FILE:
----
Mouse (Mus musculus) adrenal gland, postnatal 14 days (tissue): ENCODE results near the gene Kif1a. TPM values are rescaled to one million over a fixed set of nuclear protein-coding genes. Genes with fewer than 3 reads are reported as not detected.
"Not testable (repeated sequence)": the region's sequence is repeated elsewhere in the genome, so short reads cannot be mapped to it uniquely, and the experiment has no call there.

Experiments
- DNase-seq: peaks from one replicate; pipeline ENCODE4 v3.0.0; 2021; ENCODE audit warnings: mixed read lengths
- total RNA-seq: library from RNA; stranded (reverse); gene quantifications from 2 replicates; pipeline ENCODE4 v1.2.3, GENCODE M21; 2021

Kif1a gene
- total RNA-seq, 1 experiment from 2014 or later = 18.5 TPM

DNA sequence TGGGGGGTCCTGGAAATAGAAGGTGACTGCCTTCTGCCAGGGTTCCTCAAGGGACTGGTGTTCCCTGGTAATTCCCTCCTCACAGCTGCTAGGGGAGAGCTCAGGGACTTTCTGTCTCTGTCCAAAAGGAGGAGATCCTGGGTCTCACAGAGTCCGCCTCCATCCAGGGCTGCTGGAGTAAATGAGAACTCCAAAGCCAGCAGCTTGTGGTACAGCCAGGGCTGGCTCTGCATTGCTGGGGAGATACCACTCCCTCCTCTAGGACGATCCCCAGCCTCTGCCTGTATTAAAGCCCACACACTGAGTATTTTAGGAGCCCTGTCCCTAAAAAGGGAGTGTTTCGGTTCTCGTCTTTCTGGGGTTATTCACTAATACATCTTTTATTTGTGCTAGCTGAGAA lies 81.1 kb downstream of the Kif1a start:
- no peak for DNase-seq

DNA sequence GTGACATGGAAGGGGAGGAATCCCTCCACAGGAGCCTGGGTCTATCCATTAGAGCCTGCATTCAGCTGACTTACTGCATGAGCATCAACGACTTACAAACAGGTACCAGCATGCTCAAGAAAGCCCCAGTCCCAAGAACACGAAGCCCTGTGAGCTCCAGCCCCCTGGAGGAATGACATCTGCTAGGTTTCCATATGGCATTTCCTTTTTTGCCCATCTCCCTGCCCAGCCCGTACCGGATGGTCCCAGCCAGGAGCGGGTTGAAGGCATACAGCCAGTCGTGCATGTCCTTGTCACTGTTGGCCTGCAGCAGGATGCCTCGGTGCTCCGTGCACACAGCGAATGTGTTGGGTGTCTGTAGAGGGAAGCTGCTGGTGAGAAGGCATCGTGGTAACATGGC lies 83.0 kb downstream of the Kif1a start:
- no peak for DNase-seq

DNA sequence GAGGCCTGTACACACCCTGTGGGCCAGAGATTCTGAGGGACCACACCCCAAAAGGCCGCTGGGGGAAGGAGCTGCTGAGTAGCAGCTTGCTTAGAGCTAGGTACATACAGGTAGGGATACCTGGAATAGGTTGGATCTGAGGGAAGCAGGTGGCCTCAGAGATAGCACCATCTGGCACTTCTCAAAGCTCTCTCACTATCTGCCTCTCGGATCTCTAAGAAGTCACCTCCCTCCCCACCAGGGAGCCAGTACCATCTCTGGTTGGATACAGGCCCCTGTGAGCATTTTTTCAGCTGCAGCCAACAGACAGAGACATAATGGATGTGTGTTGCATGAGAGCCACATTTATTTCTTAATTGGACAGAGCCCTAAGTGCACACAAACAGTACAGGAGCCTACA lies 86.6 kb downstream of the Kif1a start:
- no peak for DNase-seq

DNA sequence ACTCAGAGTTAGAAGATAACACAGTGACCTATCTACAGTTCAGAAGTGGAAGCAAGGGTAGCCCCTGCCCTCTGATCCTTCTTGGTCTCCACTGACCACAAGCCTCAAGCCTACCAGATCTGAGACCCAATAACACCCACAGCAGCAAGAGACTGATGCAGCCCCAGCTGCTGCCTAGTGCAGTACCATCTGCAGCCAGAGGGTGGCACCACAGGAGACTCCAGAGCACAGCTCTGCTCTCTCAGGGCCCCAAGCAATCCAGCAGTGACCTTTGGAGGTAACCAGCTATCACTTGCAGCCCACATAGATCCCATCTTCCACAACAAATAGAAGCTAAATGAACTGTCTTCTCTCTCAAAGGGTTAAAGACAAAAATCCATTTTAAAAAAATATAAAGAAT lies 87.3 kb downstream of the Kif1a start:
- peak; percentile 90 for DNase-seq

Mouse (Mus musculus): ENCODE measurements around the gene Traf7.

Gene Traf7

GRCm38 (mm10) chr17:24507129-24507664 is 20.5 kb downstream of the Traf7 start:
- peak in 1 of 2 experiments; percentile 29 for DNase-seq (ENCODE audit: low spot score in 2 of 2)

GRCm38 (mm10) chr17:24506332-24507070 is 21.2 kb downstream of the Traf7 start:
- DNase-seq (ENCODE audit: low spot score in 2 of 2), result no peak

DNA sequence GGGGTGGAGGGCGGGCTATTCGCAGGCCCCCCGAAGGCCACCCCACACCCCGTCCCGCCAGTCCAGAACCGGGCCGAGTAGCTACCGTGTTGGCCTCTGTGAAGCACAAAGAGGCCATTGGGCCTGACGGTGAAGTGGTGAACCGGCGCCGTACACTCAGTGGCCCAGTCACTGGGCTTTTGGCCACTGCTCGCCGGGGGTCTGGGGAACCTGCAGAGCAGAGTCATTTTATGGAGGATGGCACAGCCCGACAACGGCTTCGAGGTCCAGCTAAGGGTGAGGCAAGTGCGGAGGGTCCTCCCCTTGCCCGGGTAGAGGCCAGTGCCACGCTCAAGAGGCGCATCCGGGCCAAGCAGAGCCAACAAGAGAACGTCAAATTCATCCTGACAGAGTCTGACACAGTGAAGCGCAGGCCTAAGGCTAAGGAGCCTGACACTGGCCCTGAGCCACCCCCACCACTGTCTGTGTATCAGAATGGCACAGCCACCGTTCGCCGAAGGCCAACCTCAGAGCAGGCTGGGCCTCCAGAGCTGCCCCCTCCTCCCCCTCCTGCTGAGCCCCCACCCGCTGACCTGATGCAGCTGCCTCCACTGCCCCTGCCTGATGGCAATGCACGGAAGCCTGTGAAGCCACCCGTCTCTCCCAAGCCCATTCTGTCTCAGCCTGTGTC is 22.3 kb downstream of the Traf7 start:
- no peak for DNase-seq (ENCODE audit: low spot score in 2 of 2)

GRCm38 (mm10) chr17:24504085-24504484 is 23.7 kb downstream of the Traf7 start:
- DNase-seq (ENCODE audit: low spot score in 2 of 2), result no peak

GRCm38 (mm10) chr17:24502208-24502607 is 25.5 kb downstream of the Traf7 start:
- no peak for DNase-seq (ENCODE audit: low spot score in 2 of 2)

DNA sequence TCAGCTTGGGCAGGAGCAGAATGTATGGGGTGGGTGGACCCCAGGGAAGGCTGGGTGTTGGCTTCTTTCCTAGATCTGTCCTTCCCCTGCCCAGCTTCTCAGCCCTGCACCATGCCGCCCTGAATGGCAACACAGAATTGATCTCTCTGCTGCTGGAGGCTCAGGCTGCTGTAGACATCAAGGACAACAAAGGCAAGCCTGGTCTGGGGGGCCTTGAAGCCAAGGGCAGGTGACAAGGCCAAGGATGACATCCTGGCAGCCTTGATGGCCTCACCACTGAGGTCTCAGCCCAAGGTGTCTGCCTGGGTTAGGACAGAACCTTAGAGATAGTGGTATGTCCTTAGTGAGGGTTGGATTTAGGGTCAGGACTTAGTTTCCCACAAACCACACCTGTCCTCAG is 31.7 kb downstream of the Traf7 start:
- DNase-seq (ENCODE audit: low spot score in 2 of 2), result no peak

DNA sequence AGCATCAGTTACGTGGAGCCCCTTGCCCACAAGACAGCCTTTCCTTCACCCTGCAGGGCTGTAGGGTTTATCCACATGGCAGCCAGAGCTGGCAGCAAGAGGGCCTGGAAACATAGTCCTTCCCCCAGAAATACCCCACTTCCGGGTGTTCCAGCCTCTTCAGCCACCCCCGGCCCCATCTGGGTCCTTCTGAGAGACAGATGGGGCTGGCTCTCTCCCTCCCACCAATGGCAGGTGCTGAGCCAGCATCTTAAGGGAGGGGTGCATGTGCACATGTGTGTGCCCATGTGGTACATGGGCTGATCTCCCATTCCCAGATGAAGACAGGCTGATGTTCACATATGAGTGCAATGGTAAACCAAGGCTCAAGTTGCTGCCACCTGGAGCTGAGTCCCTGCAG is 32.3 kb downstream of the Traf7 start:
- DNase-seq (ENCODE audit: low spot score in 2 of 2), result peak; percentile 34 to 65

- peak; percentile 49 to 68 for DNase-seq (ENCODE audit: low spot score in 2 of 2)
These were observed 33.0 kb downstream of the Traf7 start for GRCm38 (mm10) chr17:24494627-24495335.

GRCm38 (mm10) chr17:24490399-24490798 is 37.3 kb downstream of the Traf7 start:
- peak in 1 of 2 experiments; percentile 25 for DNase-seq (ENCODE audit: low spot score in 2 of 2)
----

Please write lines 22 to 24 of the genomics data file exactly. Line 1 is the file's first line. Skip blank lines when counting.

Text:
DNA sequence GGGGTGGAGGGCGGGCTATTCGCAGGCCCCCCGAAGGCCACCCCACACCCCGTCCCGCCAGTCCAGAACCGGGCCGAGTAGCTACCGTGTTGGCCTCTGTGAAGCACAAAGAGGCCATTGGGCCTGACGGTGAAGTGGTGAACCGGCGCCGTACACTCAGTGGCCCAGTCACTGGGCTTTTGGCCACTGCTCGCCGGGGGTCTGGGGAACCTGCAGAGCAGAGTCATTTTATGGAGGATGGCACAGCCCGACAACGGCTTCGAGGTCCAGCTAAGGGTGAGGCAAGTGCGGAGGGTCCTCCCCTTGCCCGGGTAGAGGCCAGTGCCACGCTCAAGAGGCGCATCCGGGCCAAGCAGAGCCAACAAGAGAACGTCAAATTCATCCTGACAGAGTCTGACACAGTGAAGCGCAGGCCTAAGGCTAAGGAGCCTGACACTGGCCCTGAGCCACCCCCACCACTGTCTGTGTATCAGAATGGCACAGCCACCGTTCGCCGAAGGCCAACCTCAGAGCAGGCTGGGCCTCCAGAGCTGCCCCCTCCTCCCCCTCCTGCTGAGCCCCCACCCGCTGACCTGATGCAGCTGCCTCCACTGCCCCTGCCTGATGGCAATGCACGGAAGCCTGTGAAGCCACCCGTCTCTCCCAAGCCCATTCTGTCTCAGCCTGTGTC is 22.3 kb downstream of the Traf7 start:
- no peak for DNase-seq (ENCODE audit: low spot score in 2 of 2)

GRCm38 (mm10) chr17:24504085-24504484 is 23.7 kb downstream of the Traf7 start: